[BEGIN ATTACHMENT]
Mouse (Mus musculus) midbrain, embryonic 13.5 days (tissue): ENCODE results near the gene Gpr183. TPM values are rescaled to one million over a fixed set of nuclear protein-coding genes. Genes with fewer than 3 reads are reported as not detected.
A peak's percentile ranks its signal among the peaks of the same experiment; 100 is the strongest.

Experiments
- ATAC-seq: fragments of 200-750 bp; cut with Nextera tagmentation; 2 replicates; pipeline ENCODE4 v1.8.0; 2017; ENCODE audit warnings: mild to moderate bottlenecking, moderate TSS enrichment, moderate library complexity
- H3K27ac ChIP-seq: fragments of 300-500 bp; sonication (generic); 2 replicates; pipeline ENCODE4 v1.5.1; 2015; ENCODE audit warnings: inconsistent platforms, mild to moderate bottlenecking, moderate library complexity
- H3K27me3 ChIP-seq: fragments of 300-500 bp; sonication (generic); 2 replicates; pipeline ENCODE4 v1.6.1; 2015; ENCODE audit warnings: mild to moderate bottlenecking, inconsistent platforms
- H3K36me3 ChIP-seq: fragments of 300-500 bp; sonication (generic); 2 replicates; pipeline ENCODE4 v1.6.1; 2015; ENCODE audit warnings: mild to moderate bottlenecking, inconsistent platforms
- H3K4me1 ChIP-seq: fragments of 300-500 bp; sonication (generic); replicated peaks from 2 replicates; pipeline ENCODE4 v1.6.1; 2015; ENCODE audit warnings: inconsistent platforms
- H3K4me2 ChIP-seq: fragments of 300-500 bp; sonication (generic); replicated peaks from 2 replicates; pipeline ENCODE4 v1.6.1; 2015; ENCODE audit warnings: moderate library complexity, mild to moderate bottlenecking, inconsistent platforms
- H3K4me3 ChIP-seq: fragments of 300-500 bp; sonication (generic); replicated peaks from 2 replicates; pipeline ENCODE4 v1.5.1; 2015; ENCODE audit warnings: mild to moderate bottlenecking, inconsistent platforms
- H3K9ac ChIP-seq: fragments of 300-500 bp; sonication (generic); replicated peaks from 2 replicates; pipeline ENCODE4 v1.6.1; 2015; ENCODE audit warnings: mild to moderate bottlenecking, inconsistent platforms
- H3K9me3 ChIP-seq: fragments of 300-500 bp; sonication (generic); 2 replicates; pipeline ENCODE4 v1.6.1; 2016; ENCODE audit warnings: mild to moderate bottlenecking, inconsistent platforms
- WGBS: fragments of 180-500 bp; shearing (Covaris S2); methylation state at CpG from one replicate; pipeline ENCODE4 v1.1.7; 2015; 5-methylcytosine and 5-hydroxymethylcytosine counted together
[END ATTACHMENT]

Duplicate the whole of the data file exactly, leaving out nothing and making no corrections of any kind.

Mouse (Mus musculus) midbrain, embryonic 13.5 days (tissue): ENCODE results near the gene Gpr183. TPM values are rescaled to one million over a fixed set of nuclear protein-coding genes. Genes with fewer than 3 reads are reported as not detected.
A peak's percentile ranks its signal among the peaks of the same experiment; 100 is the strongest.

Experiments
- ATAC-seq: fragments of 200-750 bp; cut with Nextera tagmentation; 2 replicates; pipeline ENCODE4 v1.8.0; 2017; ENCODE audit warnings: mild to moderate bottlenecking, moderate TSS enrichment, moderate library complexity
- H3K27ac ChIP-seq: fragments of 300-500 bp; sonication (generic); 2 replicates; pipeline ENCODE4 v1.5.1; 2015; ENCODE audit warnings: inconsistent platforms, mild to moderate bottlenecking, moderate library complexity
- H3K27me3 ChIP-seq: fragments of 300-500 bp; sonication (generic); 2 replicates; pipeline ENCODE4 v1.6.1; 2015; ENCODE audit warnings: mild to moderate bottlenecking, inconsistent platforms
- H3K36me3 ChIP-seq: fragments of 300-500 bp; sonication (generic); 2 replicates; pipeline ENCODE4 v1.6.1; 2015; ENCODE audit warnings: mild to moderate bottlenecking, inconsistent platforms
- H3K4me1 ChIP-seq: fragments of 300-500 bp; sonication (generic); replicated peaks from 2 replicates; pipeline ENCODE4 v1.6.1; 2015; ENCODE audit warnings: inconsistent platforms
- H3K4me2 ChIP-seq: fragments of 300-500 bp; sonication (generic); replicated peaks from 2 replicates; pipeline ENCODE4 v1.6.1; 2015; ENCODE audit warnings: moderate library complexity, mild to moderate bottlenecking, inconsistent platforms
- H3K4me3 ChIP-seq: fragments of 300-500 bp; sonication (generic); replicated peaks from 2 replicates; pipeline ENCODE4 v1.5.1; 2015; ENCODE audit warnings: mild to moderate bottlenecking, inconsistent platforms
- H3K9ac ChIP-seq: fragments of 300-500 bp; sonication (generic); replicated peaks from 2 replicates; pipeline ENCODE4 v1.6.1; 2015; ENCODE audit warnings: mild to moderate bottlenecking, inconsistent platforms
- H3K9me3 ChIP-seq: fragments of 300-500 bp; sonication (generic); 2 replicates; pipeline ENCODE4 v1.6.1; 2016; ENCODE audit warnings: mild to moderate bottlenecking, inconsistent platforms
- WGBS: fragments of 180-500 bp; shearing (Covaris S2); methylation state at CpG from one replicate; pipeline ENCODE4 v1.1.7; 2015; 5-methylcytosine and 5-hydroxymethylcytosine counted together